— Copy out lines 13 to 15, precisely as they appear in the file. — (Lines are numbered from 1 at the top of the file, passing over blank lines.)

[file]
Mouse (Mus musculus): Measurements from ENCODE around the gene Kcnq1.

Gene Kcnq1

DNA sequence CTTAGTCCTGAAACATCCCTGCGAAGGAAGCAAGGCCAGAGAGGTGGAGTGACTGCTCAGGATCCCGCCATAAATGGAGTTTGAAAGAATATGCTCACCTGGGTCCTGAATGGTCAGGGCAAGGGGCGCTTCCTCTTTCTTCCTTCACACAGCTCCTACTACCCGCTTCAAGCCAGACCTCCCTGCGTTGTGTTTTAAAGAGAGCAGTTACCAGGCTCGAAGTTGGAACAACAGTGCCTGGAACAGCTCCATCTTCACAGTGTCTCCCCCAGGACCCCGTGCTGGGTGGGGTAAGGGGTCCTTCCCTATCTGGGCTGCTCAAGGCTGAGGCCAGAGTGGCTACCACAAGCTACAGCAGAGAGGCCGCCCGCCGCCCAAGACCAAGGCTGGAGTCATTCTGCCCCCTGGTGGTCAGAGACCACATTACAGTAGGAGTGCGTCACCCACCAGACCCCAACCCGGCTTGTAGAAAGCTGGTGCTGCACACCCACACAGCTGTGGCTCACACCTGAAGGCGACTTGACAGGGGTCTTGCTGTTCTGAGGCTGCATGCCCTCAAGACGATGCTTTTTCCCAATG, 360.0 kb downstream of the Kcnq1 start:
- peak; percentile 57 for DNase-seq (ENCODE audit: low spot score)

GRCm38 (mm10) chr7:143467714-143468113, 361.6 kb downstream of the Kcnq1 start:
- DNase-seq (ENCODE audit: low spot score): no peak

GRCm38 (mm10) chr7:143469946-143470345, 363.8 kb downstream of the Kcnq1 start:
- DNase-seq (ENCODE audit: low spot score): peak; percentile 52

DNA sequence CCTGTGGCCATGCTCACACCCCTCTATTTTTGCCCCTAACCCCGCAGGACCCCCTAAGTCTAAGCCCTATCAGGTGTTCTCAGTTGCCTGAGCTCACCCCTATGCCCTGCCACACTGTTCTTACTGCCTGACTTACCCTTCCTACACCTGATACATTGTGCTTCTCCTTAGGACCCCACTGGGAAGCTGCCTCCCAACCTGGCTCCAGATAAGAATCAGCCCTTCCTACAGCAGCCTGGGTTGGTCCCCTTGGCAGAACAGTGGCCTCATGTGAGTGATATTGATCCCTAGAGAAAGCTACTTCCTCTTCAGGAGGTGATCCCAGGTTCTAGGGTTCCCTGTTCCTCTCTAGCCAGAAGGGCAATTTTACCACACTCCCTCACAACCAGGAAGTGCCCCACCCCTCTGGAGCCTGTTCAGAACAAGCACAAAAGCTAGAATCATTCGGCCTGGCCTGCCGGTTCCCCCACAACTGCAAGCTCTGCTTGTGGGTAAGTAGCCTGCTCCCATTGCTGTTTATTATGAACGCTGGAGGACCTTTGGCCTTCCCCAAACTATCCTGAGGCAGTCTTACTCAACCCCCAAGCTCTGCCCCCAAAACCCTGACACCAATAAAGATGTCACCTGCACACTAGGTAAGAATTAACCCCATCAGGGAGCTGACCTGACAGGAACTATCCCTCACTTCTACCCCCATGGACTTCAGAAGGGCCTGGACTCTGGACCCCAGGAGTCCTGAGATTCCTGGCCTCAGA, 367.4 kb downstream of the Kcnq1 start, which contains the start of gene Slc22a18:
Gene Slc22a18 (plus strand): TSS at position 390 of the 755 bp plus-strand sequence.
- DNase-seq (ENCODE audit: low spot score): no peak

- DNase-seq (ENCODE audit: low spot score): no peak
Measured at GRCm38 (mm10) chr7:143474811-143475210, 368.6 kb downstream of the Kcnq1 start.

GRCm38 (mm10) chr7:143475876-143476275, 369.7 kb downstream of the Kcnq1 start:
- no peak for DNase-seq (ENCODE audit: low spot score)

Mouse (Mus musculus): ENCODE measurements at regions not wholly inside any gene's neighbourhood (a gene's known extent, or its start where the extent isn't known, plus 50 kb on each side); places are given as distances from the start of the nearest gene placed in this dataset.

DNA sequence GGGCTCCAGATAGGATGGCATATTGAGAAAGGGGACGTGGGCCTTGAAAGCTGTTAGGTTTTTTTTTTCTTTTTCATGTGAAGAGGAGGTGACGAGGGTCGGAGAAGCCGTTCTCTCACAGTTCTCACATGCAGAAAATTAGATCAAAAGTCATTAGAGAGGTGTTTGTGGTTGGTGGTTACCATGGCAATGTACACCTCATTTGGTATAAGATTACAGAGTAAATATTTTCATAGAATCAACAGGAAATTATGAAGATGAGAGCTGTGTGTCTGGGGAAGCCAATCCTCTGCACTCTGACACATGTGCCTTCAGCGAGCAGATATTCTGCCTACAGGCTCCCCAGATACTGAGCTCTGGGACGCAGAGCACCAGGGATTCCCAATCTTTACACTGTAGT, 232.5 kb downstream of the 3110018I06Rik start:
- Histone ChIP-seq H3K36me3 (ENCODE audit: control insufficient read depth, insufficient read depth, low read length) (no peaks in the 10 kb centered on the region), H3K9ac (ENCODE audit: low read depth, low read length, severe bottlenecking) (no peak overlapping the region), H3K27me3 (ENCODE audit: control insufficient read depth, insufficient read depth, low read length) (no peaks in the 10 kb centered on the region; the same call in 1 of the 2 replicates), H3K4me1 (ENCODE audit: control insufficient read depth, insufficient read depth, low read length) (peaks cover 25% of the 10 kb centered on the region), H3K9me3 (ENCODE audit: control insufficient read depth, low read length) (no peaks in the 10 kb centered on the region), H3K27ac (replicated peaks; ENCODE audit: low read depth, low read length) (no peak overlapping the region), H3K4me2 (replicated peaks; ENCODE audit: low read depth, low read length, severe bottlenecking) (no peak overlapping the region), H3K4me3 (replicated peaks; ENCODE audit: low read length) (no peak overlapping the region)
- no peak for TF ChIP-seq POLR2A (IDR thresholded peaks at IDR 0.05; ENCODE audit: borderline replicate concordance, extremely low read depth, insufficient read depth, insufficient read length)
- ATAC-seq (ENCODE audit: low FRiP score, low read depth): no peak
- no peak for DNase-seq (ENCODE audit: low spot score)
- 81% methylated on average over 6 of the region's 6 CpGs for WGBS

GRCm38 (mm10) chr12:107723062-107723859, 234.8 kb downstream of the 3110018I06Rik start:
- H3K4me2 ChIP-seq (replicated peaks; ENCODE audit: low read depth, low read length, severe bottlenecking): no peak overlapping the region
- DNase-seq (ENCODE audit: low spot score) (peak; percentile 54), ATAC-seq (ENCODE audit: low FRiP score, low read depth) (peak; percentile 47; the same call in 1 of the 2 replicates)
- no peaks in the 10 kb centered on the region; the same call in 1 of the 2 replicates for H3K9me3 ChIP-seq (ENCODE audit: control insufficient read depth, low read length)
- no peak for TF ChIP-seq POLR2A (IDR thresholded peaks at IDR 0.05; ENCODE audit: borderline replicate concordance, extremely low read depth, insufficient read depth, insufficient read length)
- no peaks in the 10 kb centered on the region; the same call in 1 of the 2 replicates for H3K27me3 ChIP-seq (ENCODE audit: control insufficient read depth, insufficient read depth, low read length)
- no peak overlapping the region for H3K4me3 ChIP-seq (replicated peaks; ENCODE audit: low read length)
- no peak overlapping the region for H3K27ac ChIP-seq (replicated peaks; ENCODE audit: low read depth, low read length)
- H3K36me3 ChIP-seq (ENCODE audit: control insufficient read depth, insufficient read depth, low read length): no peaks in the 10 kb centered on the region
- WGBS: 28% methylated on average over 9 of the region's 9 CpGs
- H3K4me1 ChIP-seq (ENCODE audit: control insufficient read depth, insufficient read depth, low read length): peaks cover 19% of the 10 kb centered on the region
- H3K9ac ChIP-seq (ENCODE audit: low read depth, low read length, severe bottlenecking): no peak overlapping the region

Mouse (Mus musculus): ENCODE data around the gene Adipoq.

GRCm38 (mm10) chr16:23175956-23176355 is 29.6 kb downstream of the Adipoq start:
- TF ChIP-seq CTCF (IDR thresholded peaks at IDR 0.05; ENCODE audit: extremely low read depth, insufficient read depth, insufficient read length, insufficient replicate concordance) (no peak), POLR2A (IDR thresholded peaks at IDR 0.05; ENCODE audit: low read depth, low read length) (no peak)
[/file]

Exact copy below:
Measured at GRCm38 (mm10) chr7:143474811-143475210, 368.6 kb downstream of the Kcnq1 start.

GRCm38 (mm10) chr7:143475876-143476275, 369.7 kb downstream of the Kcnq1 start:
- no peak for DNase-seq (ENCODE audit: low spot score)